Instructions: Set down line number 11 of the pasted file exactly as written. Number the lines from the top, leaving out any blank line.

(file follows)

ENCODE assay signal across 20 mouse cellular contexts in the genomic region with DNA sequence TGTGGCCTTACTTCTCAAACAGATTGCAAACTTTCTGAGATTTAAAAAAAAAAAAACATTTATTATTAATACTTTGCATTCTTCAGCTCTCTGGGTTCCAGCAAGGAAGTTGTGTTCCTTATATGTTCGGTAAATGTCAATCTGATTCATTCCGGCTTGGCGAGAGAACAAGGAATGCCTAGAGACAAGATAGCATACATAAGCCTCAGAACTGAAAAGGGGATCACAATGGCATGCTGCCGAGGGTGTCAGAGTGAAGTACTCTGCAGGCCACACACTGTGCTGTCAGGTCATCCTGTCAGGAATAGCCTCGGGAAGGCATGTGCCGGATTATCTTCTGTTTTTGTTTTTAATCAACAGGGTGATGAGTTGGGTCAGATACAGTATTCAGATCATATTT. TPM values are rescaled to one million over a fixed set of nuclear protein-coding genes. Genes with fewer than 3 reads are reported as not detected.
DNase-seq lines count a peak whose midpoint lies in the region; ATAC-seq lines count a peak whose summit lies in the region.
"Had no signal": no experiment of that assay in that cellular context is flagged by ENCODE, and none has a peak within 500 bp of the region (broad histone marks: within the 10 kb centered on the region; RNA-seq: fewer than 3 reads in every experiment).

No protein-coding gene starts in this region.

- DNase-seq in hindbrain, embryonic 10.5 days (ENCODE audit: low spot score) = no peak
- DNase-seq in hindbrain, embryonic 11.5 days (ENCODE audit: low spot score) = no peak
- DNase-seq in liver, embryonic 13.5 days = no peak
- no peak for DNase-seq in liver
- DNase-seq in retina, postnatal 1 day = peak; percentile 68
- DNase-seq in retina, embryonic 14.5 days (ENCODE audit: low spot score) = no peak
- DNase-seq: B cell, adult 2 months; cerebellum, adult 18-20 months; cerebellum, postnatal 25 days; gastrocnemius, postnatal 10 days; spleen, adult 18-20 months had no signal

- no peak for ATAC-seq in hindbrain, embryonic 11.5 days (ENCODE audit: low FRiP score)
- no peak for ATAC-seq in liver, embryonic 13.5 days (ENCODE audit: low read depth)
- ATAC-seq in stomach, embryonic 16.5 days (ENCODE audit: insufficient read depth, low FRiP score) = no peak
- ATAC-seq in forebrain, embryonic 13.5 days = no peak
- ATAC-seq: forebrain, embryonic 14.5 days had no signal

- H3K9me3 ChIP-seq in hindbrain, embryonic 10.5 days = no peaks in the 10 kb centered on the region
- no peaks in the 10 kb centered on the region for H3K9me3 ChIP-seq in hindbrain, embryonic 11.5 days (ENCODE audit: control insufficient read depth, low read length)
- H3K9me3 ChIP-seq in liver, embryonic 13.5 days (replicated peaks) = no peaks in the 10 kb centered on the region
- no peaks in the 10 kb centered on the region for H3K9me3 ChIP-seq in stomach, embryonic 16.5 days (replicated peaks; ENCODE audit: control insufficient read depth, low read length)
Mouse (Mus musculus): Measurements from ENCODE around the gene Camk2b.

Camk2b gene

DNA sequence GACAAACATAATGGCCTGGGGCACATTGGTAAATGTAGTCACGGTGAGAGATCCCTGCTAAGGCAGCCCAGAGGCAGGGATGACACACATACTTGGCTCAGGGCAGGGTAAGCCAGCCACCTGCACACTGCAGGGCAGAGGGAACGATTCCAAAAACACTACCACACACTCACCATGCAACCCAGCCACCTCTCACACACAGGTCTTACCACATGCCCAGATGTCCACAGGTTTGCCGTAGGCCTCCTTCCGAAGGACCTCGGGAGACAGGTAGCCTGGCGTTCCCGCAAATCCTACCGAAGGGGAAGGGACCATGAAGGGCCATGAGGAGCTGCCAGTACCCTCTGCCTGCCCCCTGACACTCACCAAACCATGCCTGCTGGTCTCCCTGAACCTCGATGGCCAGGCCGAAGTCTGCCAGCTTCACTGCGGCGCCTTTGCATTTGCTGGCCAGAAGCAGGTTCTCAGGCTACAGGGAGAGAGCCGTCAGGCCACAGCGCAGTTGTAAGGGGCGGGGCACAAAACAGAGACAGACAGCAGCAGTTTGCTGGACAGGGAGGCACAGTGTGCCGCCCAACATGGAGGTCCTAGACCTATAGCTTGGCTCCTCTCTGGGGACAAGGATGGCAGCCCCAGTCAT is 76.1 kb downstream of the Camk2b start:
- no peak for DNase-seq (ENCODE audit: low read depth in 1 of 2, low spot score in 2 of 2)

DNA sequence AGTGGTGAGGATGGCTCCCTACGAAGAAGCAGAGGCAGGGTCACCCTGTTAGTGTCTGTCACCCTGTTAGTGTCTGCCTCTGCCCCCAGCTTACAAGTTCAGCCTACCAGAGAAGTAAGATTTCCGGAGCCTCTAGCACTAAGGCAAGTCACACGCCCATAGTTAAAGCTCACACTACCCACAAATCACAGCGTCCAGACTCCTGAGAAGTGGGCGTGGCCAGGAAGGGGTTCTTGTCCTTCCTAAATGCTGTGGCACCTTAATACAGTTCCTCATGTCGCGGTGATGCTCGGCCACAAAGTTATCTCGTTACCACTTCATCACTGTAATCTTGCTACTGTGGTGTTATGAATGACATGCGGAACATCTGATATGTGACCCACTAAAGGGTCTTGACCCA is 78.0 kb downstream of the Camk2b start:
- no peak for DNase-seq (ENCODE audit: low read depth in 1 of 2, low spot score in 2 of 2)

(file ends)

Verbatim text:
- DNase-seq: B cell, adult 2 months; cerebellum, adult 18-20 months; cerebellum, postnatal 25 days; gastrocnemius, postnatal 10 days; spleen, adult 18-20 months had no signal